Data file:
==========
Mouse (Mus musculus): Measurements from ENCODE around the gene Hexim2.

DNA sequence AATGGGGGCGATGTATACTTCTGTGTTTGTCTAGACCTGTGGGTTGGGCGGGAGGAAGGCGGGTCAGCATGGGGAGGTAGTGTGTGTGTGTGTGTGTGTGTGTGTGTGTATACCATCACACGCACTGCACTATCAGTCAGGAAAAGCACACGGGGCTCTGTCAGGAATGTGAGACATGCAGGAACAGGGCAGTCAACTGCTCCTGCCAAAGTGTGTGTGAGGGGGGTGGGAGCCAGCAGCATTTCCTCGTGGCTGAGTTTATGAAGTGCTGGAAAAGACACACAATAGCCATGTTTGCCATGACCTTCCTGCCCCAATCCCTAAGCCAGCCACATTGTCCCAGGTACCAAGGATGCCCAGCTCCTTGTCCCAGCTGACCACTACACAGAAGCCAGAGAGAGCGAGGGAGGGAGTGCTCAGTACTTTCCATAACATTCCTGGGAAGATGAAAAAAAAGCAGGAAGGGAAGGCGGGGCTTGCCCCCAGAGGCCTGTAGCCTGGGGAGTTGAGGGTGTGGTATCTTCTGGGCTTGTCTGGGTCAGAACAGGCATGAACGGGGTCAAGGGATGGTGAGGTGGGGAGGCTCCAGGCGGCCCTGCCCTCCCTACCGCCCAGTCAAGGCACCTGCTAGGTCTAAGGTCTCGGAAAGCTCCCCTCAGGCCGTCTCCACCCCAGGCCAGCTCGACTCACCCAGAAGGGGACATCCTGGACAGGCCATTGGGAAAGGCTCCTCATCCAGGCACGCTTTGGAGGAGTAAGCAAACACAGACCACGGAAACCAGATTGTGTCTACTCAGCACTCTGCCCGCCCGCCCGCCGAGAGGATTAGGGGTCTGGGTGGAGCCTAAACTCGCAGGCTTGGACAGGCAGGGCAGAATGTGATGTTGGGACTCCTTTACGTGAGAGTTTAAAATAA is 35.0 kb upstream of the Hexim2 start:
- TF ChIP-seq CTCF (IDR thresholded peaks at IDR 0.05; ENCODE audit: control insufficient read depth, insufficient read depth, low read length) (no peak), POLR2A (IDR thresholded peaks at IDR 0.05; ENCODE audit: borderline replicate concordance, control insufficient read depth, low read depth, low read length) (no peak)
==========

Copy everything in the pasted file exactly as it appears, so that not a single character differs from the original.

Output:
Mouse (Mus musculus): Measurements from ENCODE around the gene Hexim2.

DNA sequence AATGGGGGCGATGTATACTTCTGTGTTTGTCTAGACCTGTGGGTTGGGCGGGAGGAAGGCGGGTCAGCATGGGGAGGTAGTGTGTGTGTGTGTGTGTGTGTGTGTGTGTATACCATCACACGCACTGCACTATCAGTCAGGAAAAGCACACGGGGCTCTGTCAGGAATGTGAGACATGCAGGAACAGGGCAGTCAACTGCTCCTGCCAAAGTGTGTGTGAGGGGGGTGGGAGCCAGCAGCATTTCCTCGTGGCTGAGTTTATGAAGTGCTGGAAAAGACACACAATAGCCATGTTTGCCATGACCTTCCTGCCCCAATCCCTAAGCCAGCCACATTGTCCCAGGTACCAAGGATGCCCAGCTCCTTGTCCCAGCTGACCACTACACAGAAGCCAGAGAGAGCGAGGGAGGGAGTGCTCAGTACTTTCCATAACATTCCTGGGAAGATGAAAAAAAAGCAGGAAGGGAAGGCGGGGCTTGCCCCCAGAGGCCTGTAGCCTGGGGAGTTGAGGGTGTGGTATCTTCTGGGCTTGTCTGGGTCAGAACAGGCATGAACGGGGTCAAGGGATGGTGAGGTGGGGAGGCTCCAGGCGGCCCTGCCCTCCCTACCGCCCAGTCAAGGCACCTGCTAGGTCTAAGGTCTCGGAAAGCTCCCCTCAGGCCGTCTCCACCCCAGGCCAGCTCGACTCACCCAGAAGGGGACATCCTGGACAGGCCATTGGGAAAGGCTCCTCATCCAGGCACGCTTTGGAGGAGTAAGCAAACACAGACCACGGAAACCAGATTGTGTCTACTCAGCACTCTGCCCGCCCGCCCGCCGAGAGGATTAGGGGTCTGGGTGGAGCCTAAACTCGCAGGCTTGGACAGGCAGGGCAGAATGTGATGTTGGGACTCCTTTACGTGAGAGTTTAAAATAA is 35.0 kb upstream of the Hexim2 start:
- TF ChIP-seq CTCF (IDR thresholded peaks at IDR 0.05; ENCODE audit: control insufficient read depth, insufficient read depth, low read length) (no peak), POLR2A (IDR thresholded peaks at IDR 0.05; ENCODE audit: borderline replicate concordance, control insufficient read depth, low read depth, low read length) (no peak)